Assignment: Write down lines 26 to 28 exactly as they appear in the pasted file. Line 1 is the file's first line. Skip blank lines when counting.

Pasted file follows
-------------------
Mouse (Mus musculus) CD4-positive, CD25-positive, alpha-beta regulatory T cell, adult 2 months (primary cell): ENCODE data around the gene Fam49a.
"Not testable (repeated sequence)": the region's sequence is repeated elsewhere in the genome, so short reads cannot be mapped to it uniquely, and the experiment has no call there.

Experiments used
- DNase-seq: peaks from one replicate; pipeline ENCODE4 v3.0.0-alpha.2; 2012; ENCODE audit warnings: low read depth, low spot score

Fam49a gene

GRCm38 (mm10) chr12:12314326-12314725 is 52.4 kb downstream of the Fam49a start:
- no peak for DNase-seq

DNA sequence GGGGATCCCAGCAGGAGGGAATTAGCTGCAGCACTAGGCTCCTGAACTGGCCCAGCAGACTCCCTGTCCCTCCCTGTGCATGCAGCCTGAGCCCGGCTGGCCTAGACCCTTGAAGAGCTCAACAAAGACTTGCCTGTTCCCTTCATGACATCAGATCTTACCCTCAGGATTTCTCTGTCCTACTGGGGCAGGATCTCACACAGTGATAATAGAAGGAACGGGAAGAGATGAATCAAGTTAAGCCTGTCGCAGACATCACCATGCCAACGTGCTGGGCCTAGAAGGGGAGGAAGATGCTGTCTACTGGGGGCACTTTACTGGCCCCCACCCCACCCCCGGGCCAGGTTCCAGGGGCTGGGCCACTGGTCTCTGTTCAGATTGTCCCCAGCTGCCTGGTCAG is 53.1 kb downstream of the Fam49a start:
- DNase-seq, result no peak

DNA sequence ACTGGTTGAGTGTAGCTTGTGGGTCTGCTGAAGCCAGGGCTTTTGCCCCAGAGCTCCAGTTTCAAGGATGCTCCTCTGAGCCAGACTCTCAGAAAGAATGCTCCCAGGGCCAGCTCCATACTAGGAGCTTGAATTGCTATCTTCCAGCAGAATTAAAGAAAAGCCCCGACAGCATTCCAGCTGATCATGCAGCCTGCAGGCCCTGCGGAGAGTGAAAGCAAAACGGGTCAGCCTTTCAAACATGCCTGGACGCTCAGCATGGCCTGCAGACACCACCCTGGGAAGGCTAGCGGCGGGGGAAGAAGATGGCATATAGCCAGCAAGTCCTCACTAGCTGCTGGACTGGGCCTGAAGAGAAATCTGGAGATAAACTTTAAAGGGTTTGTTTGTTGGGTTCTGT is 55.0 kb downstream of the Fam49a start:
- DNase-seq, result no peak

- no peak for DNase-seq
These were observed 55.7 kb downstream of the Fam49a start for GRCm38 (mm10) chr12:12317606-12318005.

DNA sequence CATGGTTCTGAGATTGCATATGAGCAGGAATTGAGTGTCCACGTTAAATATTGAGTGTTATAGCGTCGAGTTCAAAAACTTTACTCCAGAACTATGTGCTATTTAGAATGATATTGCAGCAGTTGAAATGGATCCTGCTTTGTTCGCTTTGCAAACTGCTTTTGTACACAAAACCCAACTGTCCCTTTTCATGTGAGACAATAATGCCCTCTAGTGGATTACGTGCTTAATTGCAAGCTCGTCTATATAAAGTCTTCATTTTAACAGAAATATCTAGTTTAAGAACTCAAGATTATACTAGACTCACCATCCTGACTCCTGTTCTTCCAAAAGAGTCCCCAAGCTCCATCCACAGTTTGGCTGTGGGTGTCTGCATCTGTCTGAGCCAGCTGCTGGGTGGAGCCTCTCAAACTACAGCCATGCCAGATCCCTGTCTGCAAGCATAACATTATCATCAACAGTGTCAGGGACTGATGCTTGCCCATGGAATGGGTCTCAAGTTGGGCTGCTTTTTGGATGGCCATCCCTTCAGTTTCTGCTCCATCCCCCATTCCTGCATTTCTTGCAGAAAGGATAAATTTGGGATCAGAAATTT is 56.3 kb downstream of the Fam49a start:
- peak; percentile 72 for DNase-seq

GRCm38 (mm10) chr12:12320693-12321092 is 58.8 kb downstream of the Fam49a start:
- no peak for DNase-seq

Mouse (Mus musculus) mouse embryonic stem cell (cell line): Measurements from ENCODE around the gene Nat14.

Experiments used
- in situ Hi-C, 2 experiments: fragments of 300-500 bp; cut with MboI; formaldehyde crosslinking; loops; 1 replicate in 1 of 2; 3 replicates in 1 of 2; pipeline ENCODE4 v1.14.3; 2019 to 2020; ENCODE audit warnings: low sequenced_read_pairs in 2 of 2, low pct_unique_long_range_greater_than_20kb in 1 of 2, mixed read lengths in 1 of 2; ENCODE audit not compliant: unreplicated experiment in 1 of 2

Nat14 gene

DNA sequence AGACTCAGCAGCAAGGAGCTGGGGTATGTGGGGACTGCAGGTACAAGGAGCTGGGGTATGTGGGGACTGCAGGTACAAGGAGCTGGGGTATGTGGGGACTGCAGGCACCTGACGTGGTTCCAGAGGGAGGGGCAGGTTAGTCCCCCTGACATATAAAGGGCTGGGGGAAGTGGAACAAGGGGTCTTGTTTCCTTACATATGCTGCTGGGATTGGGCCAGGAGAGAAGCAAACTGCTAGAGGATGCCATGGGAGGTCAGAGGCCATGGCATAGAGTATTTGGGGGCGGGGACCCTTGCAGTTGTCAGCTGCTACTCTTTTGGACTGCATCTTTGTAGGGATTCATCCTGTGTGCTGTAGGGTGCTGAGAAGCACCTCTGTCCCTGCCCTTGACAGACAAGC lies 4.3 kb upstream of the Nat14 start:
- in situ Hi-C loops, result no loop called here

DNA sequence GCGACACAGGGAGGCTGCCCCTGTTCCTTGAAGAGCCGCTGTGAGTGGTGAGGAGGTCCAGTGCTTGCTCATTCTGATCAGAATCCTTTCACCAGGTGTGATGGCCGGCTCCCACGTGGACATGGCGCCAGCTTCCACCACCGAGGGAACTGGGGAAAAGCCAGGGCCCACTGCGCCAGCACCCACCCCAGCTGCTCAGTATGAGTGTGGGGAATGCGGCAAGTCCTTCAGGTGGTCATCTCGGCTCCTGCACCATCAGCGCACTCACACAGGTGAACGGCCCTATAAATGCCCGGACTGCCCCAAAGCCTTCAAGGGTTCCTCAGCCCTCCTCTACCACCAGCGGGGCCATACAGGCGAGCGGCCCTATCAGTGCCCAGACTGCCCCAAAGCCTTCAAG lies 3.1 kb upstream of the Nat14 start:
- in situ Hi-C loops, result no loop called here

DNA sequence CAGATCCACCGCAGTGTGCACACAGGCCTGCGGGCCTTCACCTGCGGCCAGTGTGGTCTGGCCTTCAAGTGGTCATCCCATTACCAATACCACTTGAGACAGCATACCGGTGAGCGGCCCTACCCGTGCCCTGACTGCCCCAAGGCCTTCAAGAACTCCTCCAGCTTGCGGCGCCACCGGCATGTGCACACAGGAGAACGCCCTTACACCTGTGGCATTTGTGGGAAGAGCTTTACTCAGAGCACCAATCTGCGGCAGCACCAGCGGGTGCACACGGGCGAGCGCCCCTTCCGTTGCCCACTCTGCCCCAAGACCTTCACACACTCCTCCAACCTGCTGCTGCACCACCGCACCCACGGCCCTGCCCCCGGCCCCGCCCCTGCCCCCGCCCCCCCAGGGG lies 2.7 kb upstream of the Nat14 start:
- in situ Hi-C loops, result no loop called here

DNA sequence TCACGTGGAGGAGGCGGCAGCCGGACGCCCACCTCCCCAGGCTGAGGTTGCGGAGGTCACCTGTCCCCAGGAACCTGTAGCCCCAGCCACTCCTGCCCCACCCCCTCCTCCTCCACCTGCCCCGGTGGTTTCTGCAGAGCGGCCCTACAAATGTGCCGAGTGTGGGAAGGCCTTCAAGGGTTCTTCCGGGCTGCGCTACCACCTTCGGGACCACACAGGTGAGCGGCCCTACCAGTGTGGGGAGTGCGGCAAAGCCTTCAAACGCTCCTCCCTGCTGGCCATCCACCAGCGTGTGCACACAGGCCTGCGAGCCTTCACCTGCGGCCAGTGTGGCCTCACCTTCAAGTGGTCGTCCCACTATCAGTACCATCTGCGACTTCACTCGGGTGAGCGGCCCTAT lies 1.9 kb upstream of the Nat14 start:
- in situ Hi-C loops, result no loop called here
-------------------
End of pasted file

DNA sequence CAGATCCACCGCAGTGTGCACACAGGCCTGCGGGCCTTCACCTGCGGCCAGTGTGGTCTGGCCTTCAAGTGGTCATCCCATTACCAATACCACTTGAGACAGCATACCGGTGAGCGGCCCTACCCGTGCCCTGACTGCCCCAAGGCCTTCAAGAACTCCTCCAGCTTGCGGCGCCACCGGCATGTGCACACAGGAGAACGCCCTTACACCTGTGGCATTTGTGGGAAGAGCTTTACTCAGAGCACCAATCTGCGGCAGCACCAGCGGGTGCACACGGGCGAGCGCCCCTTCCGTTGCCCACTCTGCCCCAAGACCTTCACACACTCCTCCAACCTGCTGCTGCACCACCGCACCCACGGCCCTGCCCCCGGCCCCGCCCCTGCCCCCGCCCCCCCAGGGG lies 2.7 kb upstream of the Nat14 start:
- in situ Hi-C loops, result no loop called here

DNA sequence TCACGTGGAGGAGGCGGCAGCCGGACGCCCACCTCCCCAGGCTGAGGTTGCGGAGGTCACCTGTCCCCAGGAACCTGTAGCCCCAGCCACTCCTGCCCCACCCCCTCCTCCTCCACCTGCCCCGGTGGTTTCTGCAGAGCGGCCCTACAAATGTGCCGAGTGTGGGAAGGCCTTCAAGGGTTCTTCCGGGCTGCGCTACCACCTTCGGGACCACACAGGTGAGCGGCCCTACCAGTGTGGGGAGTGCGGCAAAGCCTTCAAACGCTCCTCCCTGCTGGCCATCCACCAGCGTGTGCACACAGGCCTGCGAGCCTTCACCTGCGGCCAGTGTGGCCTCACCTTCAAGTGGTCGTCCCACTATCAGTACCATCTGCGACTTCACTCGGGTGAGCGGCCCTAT lies 1.9 kb upstream of the Nat14 start: